To view the Impact Philippines 6 month report for the first half of 2013, please click here
This year we’re riding again for Impact Philippines in the Oct 5 Ride for Refuge. Funds raised will go to help the livelihood and education projects we are working on with our partners there. To learn more about those projects, please visit our Impact Philippines blog at http://philippines.iteams.ca/ .
Last year, just before the ride, someone came into our back yard and stole my son Daniel’s bike. Not to be deterred, Daniel, then 9 yrs old, agreed to hop on his sister’s significantly heavier bike and still tackle the 25 kms. Afterward he came to me nad said “Daddy, do you know what kept me going when I felt like giving up? One of the R4R videos talked about constantly thinking about the people you’re riding for when you start feeling tired. I thought about those kids we met in Bongalon when we were there … and that kept me going even when I felt so tired I wanted to quit.”
The latest Ride for Refuge video has just been uploaded – it’s a fun one so take a look at http://rideforrefuge.org/ridetv/ride2013_helmets .
And if you or someone you know would like to sponsor anyone on our team in order to help with livelihood and education projects in the Philippines, just click here for more information .
For several years now our family blog has doubled as our work blog. In fact, there are probably more posts here related to our work than our family life! Not that those are completely separate, but trying to cover everything on one blog makes for a rather messy and confusing web presence, to say the least.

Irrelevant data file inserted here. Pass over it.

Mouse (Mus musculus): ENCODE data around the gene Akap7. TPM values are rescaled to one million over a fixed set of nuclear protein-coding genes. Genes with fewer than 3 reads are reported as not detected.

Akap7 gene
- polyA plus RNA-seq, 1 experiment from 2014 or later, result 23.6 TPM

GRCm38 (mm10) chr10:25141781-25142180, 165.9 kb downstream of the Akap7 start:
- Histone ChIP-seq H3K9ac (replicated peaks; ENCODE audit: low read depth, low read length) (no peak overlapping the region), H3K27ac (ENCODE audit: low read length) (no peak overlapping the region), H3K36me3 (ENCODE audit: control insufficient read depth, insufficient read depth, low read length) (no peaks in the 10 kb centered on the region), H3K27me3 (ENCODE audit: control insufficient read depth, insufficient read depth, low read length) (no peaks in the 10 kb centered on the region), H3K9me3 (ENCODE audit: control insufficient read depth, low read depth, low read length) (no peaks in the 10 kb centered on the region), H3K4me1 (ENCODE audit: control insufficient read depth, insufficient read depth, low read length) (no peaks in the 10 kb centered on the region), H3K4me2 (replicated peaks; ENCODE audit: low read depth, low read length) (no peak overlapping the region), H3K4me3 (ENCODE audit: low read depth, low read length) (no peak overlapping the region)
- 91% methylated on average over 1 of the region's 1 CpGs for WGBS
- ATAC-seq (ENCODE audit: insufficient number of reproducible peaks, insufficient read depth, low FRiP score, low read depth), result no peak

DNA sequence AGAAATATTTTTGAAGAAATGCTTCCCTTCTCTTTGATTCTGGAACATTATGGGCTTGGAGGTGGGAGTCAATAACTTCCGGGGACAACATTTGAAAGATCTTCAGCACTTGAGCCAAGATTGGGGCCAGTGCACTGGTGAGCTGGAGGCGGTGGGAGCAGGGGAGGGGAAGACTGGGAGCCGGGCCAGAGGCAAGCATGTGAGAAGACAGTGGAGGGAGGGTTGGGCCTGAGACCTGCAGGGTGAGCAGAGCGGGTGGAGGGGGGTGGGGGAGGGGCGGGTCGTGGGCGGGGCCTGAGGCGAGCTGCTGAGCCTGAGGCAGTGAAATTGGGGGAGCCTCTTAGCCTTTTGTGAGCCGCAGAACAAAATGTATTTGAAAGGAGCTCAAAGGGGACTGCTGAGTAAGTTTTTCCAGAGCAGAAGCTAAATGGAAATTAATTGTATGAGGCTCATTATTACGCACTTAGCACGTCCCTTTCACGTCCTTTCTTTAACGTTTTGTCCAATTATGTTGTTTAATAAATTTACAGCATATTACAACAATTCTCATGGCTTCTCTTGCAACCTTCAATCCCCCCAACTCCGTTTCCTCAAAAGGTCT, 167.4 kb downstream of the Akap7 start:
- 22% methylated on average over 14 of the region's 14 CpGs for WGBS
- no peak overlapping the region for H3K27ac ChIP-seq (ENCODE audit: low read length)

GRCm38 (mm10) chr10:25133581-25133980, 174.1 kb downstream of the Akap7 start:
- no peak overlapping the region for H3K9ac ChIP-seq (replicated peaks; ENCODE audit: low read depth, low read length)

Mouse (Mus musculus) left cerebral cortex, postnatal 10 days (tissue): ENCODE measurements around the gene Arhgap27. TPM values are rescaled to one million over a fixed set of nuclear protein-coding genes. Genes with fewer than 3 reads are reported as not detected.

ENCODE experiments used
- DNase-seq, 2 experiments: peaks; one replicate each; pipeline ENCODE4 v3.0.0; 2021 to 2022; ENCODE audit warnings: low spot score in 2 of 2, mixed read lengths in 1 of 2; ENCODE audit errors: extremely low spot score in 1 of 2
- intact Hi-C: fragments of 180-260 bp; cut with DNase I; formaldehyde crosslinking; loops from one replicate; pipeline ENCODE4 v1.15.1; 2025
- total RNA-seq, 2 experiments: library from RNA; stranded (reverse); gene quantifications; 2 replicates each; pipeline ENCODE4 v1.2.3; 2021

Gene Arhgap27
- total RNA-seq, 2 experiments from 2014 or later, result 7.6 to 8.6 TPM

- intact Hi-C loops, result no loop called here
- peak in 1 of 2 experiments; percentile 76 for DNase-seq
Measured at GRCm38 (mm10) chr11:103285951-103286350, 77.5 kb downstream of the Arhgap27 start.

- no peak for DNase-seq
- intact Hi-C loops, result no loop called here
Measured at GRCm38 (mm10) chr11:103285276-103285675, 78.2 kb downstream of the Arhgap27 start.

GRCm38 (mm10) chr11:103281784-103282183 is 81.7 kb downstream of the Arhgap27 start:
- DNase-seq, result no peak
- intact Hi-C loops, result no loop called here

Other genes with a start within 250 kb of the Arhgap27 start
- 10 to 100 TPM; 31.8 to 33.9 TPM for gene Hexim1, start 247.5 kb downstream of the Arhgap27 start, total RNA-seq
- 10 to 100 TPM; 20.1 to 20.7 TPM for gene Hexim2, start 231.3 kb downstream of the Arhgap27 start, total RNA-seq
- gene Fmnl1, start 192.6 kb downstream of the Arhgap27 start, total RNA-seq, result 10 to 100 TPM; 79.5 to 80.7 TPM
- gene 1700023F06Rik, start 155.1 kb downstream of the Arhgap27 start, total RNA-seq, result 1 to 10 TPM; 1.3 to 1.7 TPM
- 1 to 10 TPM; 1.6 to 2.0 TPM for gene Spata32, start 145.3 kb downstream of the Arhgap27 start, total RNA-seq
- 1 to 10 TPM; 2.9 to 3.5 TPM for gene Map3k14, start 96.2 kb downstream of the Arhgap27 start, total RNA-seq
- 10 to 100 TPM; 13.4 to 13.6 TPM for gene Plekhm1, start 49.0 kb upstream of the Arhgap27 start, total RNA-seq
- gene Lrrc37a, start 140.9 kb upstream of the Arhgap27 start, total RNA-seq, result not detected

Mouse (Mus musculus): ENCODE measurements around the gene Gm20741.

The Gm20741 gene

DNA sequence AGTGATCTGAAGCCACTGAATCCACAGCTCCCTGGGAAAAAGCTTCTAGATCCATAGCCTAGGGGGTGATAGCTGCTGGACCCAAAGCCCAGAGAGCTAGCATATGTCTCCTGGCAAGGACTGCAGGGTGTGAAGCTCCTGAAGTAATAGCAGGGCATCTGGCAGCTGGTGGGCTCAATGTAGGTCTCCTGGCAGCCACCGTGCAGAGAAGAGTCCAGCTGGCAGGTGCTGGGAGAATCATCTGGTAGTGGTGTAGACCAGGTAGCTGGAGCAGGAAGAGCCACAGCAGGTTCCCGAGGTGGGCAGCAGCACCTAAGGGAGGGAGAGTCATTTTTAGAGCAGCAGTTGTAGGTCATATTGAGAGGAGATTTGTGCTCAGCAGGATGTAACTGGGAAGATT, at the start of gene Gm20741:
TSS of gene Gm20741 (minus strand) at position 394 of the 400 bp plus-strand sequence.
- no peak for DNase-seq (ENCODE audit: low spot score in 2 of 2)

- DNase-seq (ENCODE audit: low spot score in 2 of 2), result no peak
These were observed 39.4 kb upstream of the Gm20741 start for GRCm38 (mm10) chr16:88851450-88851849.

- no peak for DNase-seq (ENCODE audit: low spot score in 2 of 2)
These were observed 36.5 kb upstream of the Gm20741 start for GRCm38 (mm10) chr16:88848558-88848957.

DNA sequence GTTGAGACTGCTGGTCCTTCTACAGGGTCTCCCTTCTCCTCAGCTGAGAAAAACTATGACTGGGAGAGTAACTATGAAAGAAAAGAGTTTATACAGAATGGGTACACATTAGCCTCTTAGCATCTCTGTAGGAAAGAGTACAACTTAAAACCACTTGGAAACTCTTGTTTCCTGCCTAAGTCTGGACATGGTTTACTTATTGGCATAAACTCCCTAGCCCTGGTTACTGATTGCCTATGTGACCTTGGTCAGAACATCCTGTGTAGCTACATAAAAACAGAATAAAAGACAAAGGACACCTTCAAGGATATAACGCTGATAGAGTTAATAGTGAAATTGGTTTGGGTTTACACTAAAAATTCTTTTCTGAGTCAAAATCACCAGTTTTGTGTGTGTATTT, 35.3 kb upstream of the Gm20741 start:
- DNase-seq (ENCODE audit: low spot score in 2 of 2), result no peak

So it’s with great pleasure that we announce the launch of the new Impact Philippines blog http://philippines.iteams.ca/. Check it out regularly for the latest regarding our work in the Philippines. We’ll keep “The Readers” site for family updates and the odd rant from Greg. No promises that it will look any neater and cleaner in the near future though – we’ll see what we can do after our vacation …
4800 servings of soup mix from Ontario Gleaners just arrived in the Philippines to help churches in Kasiglahan care for the families in their community.
When Carla Jewell arrived in Kasiglahan, a “relocation” community on the northeast edge of Metro Manila, she wanted to know what she could do to make a difference in the lives of people living in poverty. Henry Manuncia, the leader of Impact Philippines, told her to watch and listen to what was happening around her, as if she were “sitting under a banyan tree.” If she did this, she would not only discover the unique contribution she could make in this community, she would also learn from the people there, and she herself would grow.
Carla followed Henry’s advice and, sure enough, she found her niche. There were many young girls in the community who, although they were quick to smile and laugh, were constantly experiencing things which caused them to question their personal significance and value. So, under the coaching and mentorship of wise older women in Kasiglahan New Hope Assembly of God, Carla started a girls groups which met every Saturday afternoon and explored three core questions:
- How do I know I’m important?
- What is true beauty?
- What is authentic faith?
As the weeks went on, the girls learned from each other, from Carla, from the older women in the church, and from God. They discovered more of how they are loved and valued, and they began treating each other with greater mutual respect. Their trajectory in life has been altered.
Carla’s back in Canada now, and her friends miss her deeply. On a recent visit to Kasiglahan, Henry saw many of her friends at the church, as well as several from the surrounding community. Here’s how he describes one beautiful moment: